This post is the fourth in a four part series on paternity law and men’s divorce. If you haven’t read parts 1, 2, and 3 yet, I recommend you do before continuing.
Of course, paternity law is only part of the picture when it comes to men’s and fathers’ divorce. In many cases, while paternity might not be at issue, child custody is.
Decisions regarding child custody are made according to the best interests of the child principle. As we discussed earlier in the paternity section, the court presumes that a relationship with both biological parents in the best interest of every child.
However, it is best to be able to demonstrate clearly to the court that your presence is in the child’s best interest. One of the best ways for a father to do this is to stay as involved as possible in their child’s day-to-day life. Not only is this better for the parent-child relationship, but it shows the court how important the father’s presence is, and how disruptive it would be to remove that.
For this reason, it is best from a custody standpoint if the presence of the father is uninterrupted, or interrupted for as little time as possible, even through the divorce proceedings. If you’re a father going through divorce and you’ve been separated from your children, the best strategy is typically to get your case into court as quickly as possible and get you back in your children’s lives.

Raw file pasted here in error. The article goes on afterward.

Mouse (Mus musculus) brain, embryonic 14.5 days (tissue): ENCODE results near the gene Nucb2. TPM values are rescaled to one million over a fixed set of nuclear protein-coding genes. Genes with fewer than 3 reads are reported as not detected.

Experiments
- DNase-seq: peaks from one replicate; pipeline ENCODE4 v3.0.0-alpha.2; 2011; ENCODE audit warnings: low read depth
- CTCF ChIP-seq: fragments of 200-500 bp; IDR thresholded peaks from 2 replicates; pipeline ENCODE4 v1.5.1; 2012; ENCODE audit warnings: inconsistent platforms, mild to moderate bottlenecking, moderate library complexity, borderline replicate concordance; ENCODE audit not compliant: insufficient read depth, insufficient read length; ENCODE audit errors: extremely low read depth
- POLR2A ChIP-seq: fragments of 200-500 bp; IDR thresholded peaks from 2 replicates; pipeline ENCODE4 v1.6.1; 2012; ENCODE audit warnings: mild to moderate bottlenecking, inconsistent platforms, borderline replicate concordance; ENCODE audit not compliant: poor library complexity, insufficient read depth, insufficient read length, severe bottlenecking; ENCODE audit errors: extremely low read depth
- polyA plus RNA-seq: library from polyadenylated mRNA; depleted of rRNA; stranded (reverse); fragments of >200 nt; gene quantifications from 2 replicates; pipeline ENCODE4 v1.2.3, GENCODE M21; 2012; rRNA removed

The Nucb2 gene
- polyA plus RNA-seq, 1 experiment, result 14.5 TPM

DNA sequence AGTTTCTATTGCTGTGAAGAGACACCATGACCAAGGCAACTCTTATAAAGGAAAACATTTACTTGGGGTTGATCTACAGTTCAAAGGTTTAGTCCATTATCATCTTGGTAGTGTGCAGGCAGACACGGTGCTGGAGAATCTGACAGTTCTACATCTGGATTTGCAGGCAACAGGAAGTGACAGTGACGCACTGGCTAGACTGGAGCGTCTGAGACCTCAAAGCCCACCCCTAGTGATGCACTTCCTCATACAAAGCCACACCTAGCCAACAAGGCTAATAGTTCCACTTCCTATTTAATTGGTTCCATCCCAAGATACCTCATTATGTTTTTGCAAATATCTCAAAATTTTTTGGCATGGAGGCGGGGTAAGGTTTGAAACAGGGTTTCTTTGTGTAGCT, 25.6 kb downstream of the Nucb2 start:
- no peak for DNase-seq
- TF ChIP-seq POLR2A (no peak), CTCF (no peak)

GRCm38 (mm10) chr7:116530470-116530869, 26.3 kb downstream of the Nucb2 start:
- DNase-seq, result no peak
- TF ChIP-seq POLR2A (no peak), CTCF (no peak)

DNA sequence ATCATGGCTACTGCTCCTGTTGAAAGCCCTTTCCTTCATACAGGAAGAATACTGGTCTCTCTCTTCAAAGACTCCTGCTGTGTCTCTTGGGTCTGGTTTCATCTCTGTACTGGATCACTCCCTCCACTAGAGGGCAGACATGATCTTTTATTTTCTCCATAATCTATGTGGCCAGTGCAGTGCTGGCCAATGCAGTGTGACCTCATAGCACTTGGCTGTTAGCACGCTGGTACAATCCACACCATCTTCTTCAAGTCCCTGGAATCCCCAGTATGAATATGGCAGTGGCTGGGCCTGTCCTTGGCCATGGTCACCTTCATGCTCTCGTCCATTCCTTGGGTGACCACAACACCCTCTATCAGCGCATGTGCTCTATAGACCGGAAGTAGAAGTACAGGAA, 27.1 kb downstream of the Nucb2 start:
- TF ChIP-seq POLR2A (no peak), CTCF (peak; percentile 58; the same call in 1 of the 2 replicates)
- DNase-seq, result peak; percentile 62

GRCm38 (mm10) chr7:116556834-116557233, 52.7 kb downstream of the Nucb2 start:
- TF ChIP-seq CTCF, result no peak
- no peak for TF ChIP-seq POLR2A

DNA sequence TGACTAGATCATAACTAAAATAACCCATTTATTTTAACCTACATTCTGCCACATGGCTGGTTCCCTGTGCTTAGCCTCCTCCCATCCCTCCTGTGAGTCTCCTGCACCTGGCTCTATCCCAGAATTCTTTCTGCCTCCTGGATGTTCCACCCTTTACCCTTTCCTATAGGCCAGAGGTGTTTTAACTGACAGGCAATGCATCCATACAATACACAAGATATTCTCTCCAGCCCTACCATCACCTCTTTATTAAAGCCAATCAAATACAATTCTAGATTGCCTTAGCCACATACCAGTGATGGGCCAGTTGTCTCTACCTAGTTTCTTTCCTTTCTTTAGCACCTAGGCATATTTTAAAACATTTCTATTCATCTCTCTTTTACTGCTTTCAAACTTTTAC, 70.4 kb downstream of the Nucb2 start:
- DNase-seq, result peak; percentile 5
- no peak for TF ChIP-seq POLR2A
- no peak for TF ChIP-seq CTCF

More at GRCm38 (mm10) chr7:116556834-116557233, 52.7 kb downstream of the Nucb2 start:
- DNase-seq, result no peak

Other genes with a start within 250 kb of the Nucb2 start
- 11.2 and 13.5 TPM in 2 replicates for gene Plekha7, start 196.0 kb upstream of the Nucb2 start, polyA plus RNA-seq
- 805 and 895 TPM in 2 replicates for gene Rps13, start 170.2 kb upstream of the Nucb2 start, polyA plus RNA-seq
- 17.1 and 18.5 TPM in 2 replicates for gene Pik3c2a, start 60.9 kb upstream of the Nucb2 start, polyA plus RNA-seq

Spousal support, also known as alimony, consists of payments from one ex-spouse to another. For a long time in the US, the stereotype was that men generally pay more alimony more frequently than women, and rarely receive it. However, there has been in increasing trend in men receiving alimony in recent years, and much of the old stigma surrounding it has disappeared.
It’s important to remember that alimony is designed to be rehabilitative, to be a temporary helping hand. It’s not punitive, and there’s no reason to be too proud to pursue it if you need it.
PJ Hartman works to ensure all her clients get the fair, just treatment they deserve, while resolving family law issues with compassion, integrity, and civility.
If you’re facing a family law dispute, contact a caring, experienced, and certified family law lawyer.
Ready to set up an appointment? Want to learn more about men’s divorce in New Mexico? Use the Contact Page or call the office at 505-247-3335.
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- Child custody and child visitation issues in New Mexico – Part 2
- Child custody and child visitation issues in New Mexico – Part 1
- Child support in New Mexico – making and modifying agreements, resolving disputes – part 6
- Child support in New Mexico – making and modifying agreements, resolving disputes – part 5
- Child support in New Mexico – making and modifying agreements, resolving disputes – part 4